|Wrong sort of cat litter||Cats can dislike the feel of some litters beneath their paws.||Experiment with different brands until you find one the cat prefers|
|Not enough litter boxes||Cats dislike sharing trays and may refuse to go where another cat has been||The rule is to provide one tray for each cat in the house, plus one spare (e.g. for 5 cats, this means 6 trays)|
|The box is dirty||Some cats only like to use clean trays and the presence of urine of feces inhibits them.||Scoop and clean daily|
|The box smells strongly of disinfectant||Strong disinfectants may act as a deterrent||Use a pet-friendly disinfectant|
|The tray is too small||A large cat may feel unsteady in a small box and opt not to use it||The larger the tray the better.|
|Plastic liner||If the cat snags his claws on the liner it can put him off||Remove the liner|
|No privacy||Cats feel vulnerable while toileting, so if the tray is in a high traffic area it might put him off||Locate the tray in a quiet, secluded spot|
|Associated with a fright||If the cat has a fright whilst in the tray, he may avoid it in future.||Avoid putting the tray next to spin dryers, washing machines, or other electricals which make a noise.|
3.3 Scratching and Clawing
Scratching and clawing is natural behavior which help condition the cat’s claws and spread his scent. However, when your cat scratches the couch or best antique furniture, his habit has costly consequences. There is much debate about the morality of declawing, but the argument becomes irrelevant when you train your cat to exercise his claws in an appropriate place.
How Not to Train
To illustrate what not to do, let’s take a look at a familiar scenario.
The cat slinks up to the best sofa and casually stretches up to sink his claws into the upholstery. Right in front of the owner’s eyes he proceeds to scratch the sofa with a look of utter bliss on his face. The irate owner shouts and throws a slipper at the happily scratching cat. The cat runs away.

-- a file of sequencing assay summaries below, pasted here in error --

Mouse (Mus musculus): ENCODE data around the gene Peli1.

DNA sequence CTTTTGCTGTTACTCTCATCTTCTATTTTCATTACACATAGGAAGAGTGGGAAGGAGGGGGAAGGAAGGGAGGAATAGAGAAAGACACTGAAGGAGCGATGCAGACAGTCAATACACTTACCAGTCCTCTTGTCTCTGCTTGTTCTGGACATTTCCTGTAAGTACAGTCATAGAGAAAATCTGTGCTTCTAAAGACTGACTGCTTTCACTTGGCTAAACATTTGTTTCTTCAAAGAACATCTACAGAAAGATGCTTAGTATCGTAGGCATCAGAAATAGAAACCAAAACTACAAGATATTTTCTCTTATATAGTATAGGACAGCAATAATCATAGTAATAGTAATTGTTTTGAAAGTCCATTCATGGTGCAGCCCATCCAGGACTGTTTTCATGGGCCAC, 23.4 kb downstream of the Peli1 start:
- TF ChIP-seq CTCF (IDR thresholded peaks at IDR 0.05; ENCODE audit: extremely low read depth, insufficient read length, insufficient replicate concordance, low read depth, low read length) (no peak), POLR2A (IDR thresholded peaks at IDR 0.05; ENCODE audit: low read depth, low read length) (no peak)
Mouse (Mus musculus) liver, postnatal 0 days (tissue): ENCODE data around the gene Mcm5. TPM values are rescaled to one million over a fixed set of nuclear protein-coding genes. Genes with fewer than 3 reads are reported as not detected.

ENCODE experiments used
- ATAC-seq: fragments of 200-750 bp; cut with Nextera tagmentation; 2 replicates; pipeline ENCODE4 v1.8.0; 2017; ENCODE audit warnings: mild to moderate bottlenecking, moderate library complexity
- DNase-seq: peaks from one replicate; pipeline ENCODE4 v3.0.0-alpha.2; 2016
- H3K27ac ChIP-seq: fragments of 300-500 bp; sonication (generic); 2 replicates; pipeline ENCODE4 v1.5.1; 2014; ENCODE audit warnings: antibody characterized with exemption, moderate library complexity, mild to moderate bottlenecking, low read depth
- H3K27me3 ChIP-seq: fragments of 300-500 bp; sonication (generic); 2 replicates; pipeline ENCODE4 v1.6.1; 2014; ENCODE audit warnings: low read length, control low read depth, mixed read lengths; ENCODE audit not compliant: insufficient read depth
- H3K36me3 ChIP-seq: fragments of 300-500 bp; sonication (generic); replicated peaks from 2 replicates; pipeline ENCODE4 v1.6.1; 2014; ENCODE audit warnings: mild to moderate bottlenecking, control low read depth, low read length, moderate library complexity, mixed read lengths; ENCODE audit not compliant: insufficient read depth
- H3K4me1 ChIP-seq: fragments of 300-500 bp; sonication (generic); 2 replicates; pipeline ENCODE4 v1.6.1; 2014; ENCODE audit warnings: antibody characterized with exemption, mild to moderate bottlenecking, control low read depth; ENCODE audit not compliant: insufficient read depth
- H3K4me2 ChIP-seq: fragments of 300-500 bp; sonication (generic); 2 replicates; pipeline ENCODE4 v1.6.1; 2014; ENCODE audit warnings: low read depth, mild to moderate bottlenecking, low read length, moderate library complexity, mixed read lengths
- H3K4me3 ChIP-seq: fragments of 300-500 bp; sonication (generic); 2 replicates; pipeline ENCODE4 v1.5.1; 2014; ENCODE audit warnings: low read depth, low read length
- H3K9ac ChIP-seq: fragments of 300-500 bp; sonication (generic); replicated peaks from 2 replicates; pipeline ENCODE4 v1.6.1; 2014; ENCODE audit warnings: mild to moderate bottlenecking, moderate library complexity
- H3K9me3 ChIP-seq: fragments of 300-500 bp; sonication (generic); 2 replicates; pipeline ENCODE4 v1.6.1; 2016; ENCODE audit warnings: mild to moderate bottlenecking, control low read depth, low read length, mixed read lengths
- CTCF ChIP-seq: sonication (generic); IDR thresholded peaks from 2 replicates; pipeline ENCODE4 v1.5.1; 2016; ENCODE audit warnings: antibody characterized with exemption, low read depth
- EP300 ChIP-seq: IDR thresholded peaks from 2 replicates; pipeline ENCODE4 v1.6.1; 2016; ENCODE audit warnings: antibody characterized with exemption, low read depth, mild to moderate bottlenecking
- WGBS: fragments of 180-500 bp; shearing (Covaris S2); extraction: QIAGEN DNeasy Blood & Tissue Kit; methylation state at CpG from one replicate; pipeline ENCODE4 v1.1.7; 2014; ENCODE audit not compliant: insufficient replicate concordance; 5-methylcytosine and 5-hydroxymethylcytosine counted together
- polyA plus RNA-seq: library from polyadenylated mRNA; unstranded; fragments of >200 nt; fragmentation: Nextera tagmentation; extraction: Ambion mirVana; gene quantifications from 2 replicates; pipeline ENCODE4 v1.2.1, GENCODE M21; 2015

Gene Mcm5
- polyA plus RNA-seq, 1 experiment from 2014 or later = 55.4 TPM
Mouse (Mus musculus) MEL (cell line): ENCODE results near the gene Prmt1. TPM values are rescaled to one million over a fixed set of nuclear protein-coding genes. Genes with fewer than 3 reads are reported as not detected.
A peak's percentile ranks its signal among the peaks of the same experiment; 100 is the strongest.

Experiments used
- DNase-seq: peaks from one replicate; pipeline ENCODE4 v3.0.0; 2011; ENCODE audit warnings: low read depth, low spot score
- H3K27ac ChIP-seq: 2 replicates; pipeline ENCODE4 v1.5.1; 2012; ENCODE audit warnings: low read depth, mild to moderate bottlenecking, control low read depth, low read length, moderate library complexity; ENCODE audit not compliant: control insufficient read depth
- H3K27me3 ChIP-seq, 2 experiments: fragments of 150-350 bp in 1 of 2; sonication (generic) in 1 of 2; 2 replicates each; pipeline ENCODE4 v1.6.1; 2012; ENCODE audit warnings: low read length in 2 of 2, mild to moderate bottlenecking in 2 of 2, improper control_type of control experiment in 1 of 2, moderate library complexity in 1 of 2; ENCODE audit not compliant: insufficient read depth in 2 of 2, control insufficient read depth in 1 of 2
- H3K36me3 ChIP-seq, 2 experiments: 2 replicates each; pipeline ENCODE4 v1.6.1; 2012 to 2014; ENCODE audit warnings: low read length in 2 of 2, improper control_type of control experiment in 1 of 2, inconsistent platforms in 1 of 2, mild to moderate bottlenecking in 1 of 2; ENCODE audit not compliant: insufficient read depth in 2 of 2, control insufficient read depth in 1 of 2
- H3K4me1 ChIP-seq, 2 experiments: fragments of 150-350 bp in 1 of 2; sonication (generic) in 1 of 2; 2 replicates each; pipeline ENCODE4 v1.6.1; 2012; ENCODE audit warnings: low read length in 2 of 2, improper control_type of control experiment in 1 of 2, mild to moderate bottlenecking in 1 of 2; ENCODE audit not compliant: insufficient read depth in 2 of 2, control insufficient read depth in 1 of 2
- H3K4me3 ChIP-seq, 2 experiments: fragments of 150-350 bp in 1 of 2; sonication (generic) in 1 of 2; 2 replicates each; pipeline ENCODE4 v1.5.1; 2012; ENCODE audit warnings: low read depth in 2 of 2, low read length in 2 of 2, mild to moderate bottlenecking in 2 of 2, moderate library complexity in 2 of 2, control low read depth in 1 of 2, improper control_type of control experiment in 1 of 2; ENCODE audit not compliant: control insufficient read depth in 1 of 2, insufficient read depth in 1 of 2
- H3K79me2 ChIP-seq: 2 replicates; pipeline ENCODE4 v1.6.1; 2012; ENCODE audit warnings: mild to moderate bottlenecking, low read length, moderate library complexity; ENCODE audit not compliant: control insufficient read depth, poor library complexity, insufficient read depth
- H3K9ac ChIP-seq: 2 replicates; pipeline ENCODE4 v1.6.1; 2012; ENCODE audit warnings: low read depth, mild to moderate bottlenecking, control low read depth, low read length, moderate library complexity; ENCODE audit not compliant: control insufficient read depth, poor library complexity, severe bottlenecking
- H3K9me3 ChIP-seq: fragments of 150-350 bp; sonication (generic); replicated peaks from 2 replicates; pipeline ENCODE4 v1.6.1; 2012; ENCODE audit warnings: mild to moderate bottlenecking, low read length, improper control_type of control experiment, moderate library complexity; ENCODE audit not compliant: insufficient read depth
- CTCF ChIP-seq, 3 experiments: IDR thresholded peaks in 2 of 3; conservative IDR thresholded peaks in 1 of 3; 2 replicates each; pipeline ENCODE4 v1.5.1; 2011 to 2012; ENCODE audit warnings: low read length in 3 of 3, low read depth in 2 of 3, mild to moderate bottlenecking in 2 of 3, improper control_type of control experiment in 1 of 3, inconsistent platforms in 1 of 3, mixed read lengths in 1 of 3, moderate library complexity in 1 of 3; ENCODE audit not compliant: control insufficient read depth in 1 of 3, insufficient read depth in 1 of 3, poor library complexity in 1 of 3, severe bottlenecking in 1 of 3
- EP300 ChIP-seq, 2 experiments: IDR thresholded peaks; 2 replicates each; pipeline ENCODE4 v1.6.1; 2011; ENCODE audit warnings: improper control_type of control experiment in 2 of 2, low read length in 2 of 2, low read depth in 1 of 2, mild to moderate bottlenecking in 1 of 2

However, half an hour later the owner has gone to work. The cat slinks out of hiding and resumes where he left off from sharpening his claws.
What happened here is the cat links the owner’s shouts to the presence of that owner, rather than scratching the sofa. Thus the cat lays low when the owner is around, but when left alone sees no problem with using the sofa as a scratch post.
Whilst letting off steam by shouting feels good at the time, if repeated it teaches the cat to avoid the presence of the person doing the shouting. Not a great outcome.
How to Train
This is done by offering the cat an alternative, appropriate place to express his natural behavior, and then rewarding use of the scratch post.
The process of learning looks like this:
Ask > Act > Acclaim
Broken down this means:
– You ask the cat to do something (in this case use the scratch post)
– You show him how to act or he acts spontaneously ( scratch the post)
– You acclaim (reward) use of the scratch post
The first step is to provide him with good scratching posts (The ideal scratch post is described at the end of this module.) Ask him to use them by attracting him over. To do this, use his favourite toy (wings on strings work well) and get him to play his way over to the scratch post, and then play with the toy on and around it.